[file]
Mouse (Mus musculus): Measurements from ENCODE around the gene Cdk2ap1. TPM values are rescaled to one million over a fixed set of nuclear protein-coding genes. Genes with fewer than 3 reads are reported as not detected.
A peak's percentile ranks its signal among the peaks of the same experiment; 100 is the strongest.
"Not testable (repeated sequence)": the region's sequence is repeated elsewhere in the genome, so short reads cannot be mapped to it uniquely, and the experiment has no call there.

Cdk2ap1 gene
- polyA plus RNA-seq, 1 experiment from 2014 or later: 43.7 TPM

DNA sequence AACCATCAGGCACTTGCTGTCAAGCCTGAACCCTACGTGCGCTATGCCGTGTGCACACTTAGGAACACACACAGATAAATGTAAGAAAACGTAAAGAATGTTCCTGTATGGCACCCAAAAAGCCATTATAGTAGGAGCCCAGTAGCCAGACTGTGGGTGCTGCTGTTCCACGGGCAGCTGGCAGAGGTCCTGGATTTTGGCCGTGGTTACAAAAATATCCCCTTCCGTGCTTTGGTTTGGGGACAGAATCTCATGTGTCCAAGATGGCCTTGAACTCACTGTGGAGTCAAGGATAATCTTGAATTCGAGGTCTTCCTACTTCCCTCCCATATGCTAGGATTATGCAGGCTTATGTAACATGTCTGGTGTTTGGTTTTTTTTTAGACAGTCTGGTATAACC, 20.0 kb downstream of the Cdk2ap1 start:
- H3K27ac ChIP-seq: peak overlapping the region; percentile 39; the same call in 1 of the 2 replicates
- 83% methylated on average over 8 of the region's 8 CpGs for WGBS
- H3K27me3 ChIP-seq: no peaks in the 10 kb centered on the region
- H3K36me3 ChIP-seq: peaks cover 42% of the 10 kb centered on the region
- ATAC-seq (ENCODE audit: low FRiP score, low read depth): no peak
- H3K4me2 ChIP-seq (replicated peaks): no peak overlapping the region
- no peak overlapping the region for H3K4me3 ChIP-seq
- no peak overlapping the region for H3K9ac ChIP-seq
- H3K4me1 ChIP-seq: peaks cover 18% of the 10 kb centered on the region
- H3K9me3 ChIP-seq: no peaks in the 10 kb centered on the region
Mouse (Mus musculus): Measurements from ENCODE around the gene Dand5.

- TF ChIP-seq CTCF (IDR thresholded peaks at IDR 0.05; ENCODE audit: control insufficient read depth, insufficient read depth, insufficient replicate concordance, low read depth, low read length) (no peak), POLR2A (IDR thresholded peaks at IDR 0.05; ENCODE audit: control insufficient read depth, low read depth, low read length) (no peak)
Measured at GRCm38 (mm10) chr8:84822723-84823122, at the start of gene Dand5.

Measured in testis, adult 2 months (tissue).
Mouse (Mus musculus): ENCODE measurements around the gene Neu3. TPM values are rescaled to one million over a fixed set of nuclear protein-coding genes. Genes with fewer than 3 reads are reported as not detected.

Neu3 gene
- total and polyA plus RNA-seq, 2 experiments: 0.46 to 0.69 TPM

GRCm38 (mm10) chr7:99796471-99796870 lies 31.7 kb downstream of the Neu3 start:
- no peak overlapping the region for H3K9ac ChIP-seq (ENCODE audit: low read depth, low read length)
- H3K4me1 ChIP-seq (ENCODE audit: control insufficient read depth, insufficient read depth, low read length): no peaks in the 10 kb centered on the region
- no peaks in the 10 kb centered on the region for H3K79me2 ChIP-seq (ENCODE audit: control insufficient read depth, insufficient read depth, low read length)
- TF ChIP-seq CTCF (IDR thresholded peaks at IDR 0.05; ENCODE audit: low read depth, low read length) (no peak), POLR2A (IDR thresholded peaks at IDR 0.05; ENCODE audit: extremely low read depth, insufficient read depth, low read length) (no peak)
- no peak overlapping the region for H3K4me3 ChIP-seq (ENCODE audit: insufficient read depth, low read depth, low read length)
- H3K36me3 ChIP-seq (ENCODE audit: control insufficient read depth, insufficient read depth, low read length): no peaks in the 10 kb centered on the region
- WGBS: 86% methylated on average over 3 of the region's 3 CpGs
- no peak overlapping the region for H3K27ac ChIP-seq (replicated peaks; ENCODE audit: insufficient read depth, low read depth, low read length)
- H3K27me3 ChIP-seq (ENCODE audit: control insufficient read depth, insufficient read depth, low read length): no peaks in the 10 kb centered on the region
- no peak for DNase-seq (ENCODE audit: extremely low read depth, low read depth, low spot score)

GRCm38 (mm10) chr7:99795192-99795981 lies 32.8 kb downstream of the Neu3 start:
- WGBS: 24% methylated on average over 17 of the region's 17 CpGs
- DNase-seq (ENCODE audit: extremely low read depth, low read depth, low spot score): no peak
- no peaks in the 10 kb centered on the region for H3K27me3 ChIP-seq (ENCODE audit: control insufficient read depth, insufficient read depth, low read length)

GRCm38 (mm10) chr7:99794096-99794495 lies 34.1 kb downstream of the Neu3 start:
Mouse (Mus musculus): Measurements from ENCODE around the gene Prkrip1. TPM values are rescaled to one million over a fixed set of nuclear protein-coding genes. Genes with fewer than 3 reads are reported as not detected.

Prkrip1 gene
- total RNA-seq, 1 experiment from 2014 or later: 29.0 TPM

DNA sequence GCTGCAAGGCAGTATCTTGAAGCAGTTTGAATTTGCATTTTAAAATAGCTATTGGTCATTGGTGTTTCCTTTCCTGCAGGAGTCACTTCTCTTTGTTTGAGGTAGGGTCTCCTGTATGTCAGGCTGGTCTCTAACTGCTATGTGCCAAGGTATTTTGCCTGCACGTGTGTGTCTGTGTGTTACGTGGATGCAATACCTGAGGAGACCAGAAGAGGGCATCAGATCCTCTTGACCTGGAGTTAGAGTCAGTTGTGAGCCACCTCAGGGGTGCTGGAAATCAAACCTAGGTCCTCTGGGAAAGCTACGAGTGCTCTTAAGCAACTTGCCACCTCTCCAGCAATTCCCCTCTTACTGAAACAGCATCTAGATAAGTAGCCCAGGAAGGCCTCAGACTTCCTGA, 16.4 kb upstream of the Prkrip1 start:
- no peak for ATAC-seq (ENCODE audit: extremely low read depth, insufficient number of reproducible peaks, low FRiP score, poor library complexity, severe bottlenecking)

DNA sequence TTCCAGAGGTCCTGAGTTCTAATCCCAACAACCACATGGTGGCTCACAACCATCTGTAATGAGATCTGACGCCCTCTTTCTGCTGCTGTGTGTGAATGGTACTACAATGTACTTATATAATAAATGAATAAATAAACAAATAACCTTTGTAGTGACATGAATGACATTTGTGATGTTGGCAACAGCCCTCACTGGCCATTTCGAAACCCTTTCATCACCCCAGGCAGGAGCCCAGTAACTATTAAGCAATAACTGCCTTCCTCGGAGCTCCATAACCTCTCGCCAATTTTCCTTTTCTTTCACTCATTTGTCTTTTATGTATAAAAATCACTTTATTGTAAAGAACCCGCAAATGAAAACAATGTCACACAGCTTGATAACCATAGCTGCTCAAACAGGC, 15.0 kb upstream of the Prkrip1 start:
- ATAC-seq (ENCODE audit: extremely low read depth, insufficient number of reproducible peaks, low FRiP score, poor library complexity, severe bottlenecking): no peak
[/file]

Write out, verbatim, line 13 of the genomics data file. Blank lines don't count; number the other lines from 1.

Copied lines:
- no peak overlapping the region for H3K4me3 ChIP-seq